Each of them played the leading part in different fashion. Pip, enjoyingevery moment of his impersonation, always sat solemnly in the bigswivel-chair at the table until the whistle blew, when he would loungeacross to the Talking-Hole and conduct the conversation as deliberatelyas possible. Pipette, on the other hand, possessed none of this artisticrestraint, and was always standing on a chair, with her small earecstatically pressed against the mouth of the tube, by the time thatPip, in the character of Mr. Evans, was ready to converse with her.Consequently his withering blast, when it arrived, impinged straightupon Pipette's eardrum, frequently knocking her off her chair andinvariably dulling her hearing for the afternoon.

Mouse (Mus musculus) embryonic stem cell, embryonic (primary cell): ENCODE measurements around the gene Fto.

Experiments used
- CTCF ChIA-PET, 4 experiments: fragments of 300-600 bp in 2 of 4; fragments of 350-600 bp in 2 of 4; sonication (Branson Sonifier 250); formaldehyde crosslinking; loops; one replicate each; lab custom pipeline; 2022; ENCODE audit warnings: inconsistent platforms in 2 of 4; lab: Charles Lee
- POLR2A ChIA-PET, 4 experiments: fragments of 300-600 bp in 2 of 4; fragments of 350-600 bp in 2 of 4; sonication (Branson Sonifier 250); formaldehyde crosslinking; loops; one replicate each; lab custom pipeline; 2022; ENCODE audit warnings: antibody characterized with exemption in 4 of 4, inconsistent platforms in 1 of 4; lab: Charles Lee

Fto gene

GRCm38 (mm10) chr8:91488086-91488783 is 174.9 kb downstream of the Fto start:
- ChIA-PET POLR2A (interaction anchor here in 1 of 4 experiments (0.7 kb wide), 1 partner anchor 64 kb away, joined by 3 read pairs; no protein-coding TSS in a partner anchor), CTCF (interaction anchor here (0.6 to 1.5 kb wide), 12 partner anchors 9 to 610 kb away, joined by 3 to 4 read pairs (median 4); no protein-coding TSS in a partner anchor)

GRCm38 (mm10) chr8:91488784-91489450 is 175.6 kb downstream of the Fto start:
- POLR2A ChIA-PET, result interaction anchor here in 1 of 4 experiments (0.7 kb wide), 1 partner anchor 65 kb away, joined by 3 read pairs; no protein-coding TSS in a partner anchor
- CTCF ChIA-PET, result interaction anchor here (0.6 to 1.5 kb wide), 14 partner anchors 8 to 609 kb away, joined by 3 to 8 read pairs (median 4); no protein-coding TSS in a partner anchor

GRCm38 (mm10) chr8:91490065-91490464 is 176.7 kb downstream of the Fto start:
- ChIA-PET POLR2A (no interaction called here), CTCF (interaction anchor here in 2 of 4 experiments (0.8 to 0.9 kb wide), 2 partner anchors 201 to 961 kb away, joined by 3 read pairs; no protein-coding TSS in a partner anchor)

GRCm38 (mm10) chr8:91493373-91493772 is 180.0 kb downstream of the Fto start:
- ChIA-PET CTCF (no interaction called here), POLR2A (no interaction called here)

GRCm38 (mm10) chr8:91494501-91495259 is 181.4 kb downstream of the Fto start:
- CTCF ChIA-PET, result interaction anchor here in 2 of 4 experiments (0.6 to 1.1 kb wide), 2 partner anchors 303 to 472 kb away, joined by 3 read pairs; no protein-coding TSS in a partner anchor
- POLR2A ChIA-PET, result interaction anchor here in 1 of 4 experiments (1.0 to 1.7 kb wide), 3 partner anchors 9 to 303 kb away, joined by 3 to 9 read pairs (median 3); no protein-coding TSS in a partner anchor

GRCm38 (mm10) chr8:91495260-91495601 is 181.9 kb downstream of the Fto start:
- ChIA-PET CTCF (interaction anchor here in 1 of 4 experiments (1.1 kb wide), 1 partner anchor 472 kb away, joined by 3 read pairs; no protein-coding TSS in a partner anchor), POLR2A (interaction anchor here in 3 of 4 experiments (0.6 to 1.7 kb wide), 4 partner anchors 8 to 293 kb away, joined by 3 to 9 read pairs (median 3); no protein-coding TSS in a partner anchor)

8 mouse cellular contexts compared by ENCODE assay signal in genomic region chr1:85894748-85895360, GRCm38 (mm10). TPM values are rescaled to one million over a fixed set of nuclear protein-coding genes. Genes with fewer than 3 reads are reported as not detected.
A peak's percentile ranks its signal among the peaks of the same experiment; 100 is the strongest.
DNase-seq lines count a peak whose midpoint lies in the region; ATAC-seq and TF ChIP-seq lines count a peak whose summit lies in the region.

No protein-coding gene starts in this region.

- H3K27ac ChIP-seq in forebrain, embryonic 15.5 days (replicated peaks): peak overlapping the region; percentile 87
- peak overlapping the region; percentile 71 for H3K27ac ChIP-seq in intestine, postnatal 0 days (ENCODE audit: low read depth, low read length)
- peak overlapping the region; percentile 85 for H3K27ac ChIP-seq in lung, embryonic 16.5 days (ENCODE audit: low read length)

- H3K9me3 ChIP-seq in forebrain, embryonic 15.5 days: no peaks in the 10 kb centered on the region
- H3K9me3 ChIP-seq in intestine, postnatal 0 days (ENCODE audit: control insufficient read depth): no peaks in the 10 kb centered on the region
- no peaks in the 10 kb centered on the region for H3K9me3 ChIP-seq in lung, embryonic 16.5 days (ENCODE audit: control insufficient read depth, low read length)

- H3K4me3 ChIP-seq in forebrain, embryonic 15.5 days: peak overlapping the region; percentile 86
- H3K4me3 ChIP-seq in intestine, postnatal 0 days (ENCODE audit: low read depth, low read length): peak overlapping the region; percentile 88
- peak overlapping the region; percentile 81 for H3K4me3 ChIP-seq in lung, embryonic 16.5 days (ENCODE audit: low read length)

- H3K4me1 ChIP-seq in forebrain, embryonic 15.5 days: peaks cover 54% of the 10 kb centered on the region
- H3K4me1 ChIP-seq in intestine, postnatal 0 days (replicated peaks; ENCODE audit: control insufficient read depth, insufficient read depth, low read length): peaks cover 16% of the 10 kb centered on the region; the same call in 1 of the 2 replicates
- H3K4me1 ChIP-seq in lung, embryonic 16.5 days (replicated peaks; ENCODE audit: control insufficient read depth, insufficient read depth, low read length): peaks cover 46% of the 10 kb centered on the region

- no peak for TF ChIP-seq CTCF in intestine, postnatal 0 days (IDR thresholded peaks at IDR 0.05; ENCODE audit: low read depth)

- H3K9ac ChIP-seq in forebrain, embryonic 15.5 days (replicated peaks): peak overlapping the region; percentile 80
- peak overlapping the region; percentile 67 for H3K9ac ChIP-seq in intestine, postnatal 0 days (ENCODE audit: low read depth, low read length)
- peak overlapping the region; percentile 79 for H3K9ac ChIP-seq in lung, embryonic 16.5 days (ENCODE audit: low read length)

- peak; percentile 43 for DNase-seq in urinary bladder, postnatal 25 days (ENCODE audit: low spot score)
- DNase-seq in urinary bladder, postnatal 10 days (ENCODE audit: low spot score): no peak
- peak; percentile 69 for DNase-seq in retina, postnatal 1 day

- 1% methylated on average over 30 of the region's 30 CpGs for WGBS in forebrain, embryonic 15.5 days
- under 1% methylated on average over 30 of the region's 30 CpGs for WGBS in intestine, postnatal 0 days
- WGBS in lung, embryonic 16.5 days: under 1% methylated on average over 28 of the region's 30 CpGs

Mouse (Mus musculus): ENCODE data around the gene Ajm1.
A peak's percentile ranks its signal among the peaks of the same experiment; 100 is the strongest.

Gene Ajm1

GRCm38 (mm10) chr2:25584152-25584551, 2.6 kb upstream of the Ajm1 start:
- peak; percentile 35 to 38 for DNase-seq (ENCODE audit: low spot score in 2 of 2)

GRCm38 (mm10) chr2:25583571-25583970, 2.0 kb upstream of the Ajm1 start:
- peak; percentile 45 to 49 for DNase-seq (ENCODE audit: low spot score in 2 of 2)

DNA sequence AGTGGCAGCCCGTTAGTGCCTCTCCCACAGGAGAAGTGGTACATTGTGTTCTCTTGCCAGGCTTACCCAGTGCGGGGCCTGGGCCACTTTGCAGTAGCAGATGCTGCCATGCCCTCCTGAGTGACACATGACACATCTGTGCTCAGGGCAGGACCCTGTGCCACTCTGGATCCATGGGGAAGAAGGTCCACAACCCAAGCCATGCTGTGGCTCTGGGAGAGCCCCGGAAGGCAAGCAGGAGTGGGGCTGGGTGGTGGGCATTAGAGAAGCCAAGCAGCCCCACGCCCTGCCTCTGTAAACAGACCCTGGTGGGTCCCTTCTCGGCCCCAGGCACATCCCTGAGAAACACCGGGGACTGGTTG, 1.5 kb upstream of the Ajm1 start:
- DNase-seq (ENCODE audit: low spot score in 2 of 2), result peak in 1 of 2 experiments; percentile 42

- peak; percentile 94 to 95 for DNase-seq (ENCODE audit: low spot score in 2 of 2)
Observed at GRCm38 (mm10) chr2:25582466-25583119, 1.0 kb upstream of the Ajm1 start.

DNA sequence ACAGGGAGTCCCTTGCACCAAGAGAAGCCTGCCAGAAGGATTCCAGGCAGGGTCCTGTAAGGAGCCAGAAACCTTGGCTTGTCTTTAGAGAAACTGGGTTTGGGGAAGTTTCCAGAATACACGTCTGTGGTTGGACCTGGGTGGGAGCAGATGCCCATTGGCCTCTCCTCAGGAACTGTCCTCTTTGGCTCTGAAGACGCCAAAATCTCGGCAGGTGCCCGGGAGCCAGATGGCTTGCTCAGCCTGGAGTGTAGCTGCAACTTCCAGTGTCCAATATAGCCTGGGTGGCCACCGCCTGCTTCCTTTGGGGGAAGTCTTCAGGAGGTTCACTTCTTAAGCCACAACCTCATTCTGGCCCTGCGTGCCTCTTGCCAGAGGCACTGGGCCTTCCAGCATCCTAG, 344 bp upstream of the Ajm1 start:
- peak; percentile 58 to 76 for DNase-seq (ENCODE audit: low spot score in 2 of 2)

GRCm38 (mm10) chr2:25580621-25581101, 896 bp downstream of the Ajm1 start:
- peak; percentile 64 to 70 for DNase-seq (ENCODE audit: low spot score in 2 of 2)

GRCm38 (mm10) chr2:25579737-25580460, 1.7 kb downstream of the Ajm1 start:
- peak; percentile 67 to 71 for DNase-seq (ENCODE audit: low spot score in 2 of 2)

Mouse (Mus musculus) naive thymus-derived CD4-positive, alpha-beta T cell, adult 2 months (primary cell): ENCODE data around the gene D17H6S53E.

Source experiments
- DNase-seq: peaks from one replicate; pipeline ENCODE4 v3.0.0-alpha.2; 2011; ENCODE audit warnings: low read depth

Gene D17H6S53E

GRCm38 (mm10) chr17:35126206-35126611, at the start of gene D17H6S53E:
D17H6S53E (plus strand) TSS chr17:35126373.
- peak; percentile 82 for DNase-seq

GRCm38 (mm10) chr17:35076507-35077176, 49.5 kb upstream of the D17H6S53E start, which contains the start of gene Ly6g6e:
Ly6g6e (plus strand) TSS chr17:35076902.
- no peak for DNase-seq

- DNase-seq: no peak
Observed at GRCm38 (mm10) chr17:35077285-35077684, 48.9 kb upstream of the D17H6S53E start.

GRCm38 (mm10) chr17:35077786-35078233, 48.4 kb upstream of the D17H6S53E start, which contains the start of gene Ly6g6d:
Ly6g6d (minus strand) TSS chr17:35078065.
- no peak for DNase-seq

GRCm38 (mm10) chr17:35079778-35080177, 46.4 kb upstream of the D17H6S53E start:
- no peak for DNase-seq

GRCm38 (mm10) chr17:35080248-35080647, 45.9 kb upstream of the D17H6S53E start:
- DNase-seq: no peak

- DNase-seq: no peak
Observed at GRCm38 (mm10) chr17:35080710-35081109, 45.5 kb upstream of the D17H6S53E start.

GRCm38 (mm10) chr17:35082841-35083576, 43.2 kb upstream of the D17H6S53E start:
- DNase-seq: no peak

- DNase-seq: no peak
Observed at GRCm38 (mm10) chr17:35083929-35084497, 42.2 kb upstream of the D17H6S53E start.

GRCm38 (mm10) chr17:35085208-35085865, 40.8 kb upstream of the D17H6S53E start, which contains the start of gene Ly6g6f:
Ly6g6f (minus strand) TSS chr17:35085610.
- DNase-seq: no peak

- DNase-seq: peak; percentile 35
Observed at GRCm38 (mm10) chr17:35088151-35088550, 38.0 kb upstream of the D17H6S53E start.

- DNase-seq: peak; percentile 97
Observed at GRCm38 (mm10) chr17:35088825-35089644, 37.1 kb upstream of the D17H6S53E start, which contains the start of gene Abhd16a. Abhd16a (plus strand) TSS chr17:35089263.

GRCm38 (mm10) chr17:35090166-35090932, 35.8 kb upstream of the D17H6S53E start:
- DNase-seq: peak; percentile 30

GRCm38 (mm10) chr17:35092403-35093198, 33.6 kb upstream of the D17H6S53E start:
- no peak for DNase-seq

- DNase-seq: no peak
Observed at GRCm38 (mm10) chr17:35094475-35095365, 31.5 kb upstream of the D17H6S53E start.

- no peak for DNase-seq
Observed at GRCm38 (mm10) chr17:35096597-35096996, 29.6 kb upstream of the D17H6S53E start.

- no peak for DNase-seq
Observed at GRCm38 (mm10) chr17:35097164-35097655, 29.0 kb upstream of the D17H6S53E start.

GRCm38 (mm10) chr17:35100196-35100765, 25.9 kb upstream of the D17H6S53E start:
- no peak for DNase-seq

Considerable freedom, too, was permitted in the interpretation of thepart of Mr. Evans, especially in describing the patients' symptoms. Inthis respect the children were compelled to draw chiefly upon their ownsomewhat slight experience; for Mr. Evans, though he invariably gave thepatients' names, was not as a rule entrusted with their complaints aswell. Consequently the maladies which were shrieked up the tube sogleefully were those indigenous to small children, cooks and the like.When introduced by Pipette, the patient was usually suffering from"palpurtations, that bad!" (an echo of Cook); Tattie, whose pretty andinteresting mamma affected fashionable complaints, would diagnose thecase in hand as "nerves all in a jangle again"; while Pip, who waslacking in imagination but possessed a retentive memory, invariablyannounced, with feeling, that the visitor was a victim of a "_fearful_pain in his (or her) tummy!"